Short Stories From 10 Years Ago – May 9, 2004
Short Stories From 10 Years Ago – May 9, 2004 – Kris Kristofferson wrote a wonderful song called Sunday Morning Coming Down that I’ve always loved. The lyrics are beautiful and whenever I hear it, I stop and think a moment, mostly about family. The chorus touches something in my soul.
Whenever I’m up early on Sunday and take Augie for a walk around my neighbourhood, I’m aware of a blissful quiet that is missing on other days. This morning I thought about all the people still sleeping snug in their beds, or having breakfast with one another, perhaps for the first time in the week. Work and school will return soon enough, but for now, cars are parked and quiet.
Buses and trolleys are still running but they aren’t packed with people. Sometimes they pass by empty, except for the driver. I watched a tabby cat stretch on the front porch of a house and then settle back down to snooze. Augie doesn’t even notice, he’s too intent on sniffing every square inch of the sidewalk. A man peddled slowly by on a bicycle and nods an easy good morning and I can see a woman making coffee in the café up the street from my house.
It will be busy soon, but for now the “closed” sign is still on the door. Sunday is a day of rest, relaxation, family gatherings, church, spiritual reflection and re-grouping. For most of us, another busy work week is just ahead, but Sunday lets us forget about phone calls, presentations, meetings, correspondence and deadlines.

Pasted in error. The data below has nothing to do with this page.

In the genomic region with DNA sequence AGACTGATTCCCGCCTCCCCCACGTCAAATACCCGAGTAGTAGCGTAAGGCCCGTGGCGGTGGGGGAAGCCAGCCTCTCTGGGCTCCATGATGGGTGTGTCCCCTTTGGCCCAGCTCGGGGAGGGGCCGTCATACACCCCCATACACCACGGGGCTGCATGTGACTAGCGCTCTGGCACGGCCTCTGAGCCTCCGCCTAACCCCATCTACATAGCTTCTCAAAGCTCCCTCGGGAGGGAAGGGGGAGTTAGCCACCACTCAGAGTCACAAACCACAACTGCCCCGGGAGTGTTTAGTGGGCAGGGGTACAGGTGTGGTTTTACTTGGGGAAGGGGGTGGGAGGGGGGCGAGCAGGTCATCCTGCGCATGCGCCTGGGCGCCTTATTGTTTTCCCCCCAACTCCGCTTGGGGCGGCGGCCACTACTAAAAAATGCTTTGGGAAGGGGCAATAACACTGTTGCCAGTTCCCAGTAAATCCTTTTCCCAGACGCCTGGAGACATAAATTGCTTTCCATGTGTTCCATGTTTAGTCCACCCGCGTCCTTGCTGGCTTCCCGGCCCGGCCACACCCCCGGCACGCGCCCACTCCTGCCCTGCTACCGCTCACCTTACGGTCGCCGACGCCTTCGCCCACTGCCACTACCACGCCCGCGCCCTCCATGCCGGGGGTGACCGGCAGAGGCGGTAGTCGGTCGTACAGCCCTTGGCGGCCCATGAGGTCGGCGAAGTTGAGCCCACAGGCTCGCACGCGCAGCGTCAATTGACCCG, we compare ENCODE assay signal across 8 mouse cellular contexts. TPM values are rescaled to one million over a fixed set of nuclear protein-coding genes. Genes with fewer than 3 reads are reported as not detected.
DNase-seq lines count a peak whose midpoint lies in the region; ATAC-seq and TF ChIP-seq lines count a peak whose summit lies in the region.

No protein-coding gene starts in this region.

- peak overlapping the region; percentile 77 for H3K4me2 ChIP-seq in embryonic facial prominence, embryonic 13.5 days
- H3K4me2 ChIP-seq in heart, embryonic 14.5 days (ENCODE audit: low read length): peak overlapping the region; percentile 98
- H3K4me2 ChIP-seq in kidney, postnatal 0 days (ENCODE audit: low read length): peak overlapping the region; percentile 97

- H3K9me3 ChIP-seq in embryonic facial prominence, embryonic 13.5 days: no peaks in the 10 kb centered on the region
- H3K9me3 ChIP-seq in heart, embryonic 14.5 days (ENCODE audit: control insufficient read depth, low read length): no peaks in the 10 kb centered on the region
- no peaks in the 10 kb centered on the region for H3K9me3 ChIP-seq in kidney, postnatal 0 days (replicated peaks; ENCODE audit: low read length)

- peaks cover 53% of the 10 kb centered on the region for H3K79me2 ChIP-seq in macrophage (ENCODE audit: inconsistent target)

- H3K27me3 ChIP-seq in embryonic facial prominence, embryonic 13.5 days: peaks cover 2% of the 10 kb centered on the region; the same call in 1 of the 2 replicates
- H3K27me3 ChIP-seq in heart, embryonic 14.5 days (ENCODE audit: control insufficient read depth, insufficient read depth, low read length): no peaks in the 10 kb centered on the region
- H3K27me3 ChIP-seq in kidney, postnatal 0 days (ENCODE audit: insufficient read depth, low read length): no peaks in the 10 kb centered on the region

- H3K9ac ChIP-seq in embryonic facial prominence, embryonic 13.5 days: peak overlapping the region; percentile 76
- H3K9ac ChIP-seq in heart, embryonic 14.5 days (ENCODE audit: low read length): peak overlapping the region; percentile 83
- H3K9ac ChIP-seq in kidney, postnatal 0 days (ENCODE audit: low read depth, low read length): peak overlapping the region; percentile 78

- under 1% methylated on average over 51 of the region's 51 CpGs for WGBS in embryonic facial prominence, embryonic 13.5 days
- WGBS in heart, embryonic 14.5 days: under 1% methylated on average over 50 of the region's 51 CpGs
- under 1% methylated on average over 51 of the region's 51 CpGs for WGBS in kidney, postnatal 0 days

When I was growing up it was a day for family. We always had Sunday dinner together and my mother often invited people who lived alone to join us for the evening meal. She felt that nobody should have to eat alone on this day of rest. I think she was right. Being alone on a Sunday is different from other days. It has a certain melancholy, and to alleviate that, it’s a wonderful idea to establish some traditions.
What a great day to enjoy brunch with friends, go to an afternoon movie, have coffee and read a book, putter in the garden, go to the museum or the art gallery, be still and quiet, have a nap, visit someone who needs cheering up, volunteer to help someone with a task that they can’t do alone or just go for a stroll. Not a deliberate walk, but just a casual saunter with no particular destination in mind.
If you have work that has to be done, then get at it early in the day and give it a couple hours of your undivided attention. Then put it away. Give yourself the gift of the balance of the day. Sunday was God’s designated day of rest and He knew a good thing when he suggested it.
Society has strayed a long way from that ideal and I usually neglect to honour it as well. I miss the connection to ‘Sunday’ in my life, and it’s something I’m going to work towards again. Even if I just start by making myself a nice Sunday dinner. What better way to acknowledge my need for a well-deserved rest, than to make Sunday sacrosanct, whenever possible.